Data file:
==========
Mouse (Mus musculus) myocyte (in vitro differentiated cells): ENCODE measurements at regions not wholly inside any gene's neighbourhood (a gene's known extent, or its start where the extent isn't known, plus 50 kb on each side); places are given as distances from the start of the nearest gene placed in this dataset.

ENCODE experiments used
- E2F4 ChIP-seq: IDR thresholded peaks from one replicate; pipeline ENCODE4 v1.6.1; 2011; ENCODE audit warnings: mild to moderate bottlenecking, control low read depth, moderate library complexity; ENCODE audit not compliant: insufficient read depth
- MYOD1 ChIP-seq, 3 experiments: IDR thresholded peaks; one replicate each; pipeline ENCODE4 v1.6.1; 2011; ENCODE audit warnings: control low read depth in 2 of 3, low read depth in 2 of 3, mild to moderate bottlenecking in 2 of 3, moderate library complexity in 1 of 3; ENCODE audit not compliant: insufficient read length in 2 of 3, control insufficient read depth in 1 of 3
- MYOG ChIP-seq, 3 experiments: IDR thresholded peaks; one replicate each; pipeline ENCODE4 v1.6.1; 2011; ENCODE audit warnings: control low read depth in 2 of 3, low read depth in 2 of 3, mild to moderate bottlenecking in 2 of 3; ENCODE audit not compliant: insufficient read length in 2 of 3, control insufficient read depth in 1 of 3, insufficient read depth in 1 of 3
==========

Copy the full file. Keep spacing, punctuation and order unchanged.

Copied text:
Mouse (Mus musculus) myocyte (in vitro differentiated cells): ENCODE measurements at regions not wholly inside any gene's neighbourhood (a gene's known extent, or its start where the extent isn't known, plus 50 kb on each side); places are given as distances from the start of the nearest gene placed in this dataset.

ENCODE experiments used
- E2F4 ChIP-seq: IDR thresholded peaks from one replicate; pipeline ENCODE4 v1.6.1; 2011; ENCODE audit warnings: mild to moderate bottlenecking, control low read depth, moderate library complexity; ENCODE audit not compliant: insufficient read depth
- MYOD1 ChIP-seq, 3 experiments: IDR thresholded peaks; one replicate each; pipeline ENCODE4 v1.6.1; 2011; ENCODE audit warnings: control low read depth in 2 of 3, low read depth in 2 of 3, mild to moderate bottlenecking in 2 of 3, moderate library complexity in 1 of 3; ENCODE audit not compliant: insufficient read length in 2 of 3, control insufficient read depth in 1 of 3
- MYOG ChIP-seq, 3 experiments: IDR thresholded peaks; one replicate each; pipeline ENCODE4 v1.6.1; 2011; ENCODE audit warnings: control low read depth in 2 of 3, low read depth in 2 of 3, mild to moderate bottlenecking in 2 of 3; ENCODE audit not compliant: insufficient read length in 2 of 3, control insufficient read depth in 1 of 3, insufficient read depth in 1 of 3